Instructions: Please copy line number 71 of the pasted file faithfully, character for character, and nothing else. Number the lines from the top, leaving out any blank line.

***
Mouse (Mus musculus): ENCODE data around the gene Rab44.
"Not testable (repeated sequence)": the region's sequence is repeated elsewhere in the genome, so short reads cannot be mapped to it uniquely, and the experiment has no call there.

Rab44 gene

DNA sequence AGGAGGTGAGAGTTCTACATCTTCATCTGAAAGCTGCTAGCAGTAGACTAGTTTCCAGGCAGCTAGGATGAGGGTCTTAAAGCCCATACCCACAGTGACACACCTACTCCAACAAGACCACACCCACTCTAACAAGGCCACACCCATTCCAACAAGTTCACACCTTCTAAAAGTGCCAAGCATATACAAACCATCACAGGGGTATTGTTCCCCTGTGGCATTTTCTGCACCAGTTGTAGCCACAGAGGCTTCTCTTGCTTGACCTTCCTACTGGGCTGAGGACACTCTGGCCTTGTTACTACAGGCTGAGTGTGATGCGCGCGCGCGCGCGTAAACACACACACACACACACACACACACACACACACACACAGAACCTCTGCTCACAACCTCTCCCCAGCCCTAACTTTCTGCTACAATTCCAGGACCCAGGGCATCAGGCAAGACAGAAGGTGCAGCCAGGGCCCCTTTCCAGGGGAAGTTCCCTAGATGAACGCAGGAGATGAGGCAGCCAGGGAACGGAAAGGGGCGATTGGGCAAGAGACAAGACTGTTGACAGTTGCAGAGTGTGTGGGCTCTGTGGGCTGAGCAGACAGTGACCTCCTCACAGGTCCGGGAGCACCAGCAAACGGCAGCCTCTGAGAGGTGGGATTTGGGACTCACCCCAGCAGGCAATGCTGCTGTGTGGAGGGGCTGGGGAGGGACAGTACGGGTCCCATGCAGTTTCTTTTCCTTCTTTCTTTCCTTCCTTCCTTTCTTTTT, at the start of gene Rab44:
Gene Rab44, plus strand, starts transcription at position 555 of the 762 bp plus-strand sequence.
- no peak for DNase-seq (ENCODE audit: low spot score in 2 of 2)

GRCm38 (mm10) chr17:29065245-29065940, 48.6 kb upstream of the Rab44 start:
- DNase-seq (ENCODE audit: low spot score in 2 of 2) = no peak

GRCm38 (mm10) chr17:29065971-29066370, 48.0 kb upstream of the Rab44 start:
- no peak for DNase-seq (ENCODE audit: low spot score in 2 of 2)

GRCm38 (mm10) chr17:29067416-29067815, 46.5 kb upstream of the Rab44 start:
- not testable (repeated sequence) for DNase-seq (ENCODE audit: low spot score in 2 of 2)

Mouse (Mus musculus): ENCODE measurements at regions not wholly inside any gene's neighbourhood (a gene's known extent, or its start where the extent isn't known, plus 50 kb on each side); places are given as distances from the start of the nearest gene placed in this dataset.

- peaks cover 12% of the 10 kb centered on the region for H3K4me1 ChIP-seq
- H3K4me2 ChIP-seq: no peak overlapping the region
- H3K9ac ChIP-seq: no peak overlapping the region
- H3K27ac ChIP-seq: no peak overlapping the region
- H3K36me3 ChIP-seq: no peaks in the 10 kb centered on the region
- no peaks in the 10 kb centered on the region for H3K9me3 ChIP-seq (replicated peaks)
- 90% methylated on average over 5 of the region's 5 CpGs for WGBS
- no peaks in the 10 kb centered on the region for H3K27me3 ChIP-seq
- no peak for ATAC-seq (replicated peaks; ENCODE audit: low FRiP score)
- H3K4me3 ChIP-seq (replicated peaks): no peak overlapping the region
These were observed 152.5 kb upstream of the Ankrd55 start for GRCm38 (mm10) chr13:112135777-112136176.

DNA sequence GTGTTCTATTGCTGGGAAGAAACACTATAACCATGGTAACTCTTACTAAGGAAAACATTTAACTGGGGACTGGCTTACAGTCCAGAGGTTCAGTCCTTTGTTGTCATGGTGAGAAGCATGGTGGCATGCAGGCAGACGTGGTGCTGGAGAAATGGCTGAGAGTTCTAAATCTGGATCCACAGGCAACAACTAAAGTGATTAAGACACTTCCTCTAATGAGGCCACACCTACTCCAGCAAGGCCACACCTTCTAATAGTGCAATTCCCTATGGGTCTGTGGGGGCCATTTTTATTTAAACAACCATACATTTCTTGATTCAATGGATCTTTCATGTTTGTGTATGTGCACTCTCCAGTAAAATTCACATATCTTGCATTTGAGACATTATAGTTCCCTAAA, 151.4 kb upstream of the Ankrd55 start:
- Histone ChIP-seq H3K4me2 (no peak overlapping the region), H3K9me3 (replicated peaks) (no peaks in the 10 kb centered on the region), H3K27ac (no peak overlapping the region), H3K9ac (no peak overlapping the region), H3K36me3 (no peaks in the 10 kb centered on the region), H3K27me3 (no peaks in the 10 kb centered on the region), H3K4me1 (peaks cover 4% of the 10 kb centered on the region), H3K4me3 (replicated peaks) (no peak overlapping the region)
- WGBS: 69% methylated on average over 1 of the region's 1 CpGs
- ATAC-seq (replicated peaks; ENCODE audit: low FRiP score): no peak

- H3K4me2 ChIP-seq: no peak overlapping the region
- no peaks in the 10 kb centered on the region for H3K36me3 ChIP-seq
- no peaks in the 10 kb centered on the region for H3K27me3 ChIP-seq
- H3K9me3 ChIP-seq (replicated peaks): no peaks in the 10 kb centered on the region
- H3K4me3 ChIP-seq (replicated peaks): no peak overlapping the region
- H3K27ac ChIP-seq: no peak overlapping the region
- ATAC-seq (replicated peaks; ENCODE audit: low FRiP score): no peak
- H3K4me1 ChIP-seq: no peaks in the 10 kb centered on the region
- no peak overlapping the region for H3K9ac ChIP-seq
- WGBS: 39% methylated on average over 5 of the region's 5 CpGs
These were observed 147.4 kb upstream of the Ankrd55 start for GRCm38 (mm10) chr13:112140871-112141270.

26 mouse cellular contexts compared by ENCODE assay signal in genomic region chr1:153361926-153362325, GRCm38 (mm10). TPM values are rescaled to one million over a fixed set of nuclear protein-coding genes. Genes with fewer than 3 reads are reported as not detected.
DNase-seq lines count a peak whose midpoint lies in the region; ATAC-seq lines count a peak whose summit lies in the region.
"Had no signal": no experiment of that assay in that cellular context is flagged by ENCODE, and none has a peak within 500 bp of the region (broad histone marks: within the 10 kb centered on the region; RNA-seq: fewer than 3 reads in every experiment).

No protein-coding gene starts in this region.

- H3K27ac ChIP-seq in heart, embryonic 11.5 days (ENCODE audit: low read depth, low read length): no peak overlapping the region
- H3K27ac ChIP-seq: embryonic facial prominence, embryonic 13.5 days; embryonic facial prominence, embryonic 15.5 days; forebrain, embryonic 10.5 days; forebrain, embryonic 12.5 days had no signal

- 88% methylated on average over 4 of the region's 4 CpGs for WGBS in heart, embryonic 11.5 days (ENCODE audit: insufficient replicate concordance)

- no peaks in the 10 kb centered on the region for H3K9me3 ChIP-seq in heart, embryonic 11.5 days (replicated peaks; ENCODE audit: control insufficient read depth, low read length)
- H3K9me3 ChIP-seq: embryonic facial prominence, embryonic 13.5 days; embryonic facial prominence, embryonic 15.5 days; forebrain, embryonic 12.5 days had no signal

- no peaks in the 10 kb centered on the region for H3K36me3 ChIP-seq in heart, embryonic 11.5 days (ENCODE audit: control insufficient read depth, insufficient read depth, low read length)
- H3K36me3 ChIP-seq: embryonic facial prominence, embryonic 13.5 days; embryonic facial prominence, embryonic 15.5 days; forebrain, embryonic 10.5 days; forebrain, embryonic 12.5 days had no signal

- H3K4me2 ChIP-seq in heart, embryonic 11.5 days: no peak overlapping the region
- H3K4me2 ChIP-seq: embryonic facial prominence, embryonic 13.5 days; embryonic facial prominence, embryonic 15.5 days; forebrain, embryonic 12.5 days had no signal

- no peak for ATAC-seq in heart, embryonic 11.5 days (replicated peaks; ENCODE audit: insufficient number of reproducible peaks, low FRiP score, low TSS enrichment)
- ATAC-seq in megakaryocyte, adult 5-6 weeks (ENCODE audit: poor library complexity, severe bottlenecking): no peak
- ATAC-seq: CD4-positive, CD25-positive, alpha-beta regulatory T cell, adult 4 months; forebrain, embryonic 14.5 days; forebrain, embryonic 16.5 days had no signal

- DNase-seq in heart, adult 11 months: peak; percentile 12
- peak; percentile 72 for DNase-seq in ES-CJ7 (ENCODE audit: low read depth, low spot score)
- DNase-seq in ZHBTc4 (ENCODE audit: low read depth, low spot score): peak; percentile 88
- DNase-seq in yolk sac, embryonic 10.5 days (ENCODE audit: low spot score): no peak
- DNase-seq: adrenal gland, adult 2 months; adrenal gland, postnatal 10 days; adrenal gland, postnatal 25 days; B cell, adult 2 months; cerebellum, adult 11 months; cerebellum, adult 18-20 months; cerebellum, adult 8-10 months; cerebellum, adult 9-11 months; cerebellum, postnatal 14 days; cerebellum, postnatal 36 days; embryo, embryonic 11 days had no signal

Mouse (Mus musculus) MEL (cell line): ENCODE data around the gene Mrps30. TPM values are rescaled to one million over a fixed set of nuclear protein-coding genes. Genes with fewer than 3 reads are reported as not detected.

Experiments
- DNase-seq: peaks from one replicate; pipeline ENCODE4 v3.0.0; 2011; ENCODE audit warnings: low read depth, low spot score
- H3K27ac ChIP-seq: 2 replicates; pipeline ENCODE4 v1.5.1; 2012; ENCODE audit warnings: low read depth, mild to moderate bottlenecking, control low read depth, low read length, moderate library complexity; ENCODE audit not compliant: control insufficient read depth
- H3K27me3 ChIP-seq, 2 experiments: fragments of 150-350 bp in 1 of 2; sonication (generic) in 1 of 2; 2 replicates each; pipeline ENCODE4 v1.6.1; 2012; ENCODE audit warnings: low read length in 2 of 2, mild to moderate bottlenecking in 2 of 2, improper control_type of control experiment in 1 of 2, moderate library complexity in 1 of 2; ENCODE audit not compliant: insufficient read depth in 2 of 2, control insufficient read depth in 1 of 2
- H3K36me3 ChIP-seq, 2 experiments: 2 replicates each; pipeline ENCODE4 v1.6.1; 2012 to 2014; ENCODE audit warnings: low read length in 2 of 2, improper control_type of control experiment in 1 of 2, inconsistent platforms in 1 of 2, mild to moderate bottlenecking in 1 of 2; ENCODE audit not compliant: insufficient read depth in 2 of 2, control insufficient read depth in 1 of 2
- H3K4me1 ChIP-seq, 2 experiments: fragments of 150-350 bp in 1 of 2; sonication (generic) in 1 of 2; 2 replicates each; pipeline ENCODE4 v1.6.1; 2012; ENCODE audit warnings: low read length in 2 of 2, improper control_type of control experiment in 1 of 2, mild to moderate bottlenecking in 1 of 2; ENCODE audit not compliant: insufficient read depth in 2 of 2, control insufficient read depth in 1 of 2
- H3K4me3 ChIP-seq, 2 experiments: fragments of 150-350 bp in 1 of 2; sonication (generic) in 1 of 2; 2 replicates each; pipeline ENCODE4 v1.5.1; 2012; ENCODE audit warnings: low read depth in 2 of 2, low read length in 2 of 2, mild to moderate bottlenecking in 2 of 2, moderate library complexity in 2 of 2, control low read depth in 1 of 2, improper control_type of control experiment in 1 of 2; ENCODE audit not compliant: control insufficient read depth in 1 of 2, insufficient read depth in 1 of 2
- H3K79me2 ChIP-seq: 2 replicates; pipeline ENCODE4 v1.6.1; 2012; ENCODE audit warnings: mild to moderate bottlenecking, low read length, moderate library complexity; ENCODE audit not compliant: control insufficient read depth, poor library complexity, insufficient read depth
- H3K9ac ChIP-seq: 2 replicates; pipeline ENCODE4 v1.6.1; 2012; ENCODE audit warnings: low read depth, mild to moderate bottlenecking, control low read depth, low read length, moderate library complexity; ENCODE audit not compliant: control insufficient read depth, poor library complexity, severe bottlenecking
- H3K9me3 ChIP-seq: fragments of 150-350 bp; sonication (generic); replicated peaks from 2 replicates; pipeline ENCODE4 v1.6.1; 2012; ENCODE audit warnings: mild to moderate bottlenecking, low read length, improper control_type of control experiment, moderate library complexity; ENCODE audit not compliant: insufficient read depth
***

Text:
- H3K9me3 ChIP-seq: fragments of 150-350 bp; sonication (generic); replicated peaks from 2 replicates; pipeline ENCODE4 v1.6.1; 2012; ENCODE audit warnings: mild to moderate bottlenecking, low read length, improper control_type of control experiment, moderate library complexity; ENCODE audit not compliant: insufficient read depth